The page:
Decades before he became President of the United States, a young James “Jimmy” Earl Carter, Jr. had his sights set on a lifelong career in the U.S. Navy. As a teenager, Carter dreamed of attending the U.S. Naval Academy in Annapolis, Maryland, and after graduating from high school in rural Plains, Georgia at the age of 17 studied mathematics at two local colleges in order to qualify for admission to the Naval Academy. Carter was accepted in 1943 and pursued an accelerated course of study offered to midshipmen during World War II, graduating in only three years.
After serving as a training and education officer for two years, Ensign Carter decided to change the course of his Navy career and attend Submarine School, which brought him to Naval Submarine Base New London, located in Groton, Connecticut. There, Carter underwent a rigorous, six-month training program, graduating on December 17, 1948. After a number of years of serving on diesel submarines in the Pacific, Carter returned to Groton in 1952 to be interviewed for the Navy’s brand-new nuclear submarine program. He was promptly promoted to Lieutenant and spent the next year preparing to become the engineering officer for the USS Seawolf nuclear submarine, which was undergoing construction at Electric Boat in Groton. However, after Carter’s father suddenly died in mid-1953, the promising young officer decided to shelve his plans for a military career and, after being granted leave, headed back to rural Georgia to take over the family business of peanut farming.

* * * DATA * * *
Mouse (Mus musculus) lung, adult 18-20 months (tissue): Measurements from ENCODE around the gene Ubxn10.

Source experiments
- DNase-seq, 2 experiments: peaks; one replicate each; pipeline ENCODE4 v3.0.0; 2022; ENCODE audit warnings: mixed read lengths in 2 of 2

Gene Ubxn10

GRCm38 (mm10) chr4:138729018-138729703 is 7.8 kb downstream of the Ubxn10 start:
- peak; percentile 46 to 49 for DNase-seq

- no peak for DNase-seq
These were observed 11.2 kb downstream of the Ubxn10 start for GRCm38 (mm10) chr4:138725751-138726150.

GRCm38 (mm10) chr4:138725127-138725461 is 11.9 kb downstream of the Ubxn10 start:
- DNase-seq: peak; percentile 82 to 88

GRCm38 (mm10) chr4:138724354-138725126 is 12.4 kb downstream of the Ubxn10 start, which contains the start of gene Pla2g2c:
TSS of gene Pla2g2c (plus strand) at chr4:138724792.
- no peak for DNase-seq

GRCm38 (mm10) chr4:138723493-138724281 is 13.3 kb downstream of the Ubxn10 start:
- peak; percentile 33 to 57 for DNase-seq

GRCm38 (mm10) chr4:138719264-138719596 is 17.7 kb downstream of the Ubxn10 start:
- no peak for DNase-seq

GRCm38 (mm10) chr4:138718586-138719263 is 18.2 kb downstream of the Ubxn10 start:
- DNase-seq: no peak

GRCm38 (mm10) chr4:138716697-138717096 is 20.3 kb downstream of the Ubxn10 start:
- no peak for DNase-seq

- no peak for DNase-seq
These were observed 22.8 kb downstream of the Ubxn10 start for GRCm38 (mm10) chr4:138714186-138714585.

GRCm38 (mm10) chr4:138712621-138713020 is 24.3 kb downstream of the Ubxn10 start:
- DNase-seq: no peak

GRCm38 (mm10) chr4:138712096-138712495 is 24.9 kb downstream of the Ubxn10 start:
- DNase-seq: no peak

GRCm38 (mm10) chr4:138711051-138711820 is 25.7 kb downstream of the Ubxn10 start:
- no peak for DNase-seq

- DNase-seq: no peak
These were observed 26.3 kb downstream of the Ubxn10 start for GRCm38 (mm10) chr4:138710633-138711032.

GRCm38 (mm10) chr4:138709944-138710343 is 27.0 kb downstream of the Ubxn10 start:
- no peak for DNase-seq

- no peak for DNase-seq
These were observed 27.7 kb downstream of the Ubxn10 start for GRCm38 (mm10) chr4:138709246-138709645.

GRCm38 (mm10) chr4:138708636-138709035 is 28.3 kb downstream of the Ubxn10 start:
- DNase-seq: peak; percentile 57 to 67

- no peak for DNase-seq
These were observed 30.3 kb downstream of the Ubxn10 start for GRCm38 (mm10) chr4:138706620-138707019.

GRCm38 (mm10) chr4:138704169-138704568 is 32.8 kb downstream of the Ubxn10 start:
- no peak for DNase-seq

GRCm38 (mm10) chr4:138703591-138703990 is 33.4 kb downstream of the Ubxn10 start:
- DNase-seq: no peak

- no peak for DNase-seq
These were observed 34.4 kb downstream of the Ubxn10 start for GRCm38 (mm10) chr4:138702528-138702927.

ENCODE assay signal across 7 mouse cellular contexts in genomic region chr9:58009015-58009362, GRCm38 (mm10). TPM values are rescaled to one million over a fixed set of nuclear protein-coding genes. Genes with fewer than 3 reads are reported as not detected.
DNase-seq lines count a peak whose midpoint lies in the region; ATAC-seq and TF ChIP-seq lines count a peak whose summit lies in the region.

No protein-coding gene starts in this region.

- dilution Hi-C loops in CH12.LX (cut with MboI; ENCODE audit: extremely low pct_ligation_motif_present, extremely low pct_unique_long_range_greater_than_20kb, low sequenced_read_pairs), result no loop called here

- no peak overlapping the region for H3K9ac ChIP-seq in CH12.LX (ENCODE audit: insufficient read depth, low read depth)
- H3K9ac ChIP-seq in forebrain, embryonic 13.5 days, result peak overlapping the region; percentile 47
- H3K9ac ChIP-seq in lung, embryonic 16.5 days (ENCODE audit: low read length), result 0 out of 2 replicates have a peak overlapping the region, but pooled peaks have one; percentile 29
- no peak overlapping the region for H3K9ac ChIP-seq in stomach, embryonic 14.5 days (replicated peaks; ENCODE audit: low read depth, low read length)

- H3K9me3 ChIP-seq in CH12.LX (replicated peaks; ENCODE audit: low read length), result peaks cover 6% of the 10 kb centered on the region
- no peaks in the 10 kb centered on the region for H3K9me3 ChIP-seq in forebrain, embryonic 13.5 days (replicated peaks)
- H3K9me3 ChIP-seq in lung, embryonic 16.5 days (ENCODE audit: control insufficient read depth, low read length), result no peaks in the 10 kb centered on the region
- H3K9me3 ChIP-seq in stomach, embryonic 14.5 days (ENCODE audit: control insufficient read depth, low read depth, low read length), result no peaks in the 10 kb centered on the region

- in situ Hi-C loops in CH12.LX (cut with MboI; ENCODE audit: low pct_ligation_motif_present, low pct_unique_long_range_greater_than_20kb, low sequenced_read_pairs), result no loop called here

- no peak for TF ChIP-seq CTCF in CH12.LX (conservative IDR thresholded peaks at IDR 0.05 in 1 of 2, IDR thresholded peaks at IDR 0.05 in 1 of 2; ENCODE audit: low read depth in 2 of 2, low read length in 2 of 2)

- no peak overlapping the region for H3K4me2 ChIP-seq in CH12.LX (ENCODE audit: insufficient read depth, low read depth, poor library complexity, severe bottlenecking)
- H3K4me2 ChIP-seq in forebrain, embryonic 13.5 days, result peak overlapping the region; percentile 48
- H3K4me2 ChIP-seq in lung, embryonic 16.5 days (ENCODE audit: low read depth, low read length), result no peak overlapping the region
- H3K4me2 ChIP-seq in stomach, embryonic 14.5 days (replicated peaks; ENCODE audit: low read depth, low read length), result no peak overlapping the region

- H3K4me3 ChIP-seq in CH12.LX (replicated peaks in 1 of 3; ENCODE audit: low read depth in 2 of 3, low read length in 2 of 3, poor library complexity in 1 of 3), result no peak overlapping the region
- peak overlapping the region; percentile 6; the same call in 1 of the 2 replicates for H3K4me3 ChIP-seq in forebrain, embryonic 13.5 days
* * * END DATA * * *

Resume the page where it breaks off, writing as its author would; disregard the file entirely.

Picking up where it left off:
Many years later — after Carter’s rapid rise to political stardom that included being successfully elected President of the United States for a single term in 1976 — the U.S. Navy honored Carter by naming the third and final Seawolf-class submarine after him. In June 2004, Carter returned yet again to Groton, where his wife Roslynn officially christened the USS Jimmy Carter. The very next year, as the federal government sought to close a number of military bases across the country in order to save money, the former president and submarine officer personally intervened to petition against the slated closing of Submarine Base New London, a move many supporters saw as fundamental to the ultimately successful efforts to keep the base open. Even though his life ultimately steered him away from the Silent Service, Jimmy Carter found a number of ways to give back to his country thanks to the time he spent at the sub base in Groton, Connecticut.
Bethanne Kelly Patrick, “Lt. Jimmy Carter,” military.com
Alan Horowitz, “Jimmy Carter’s Naval Service,” jimmycarterlibrary.org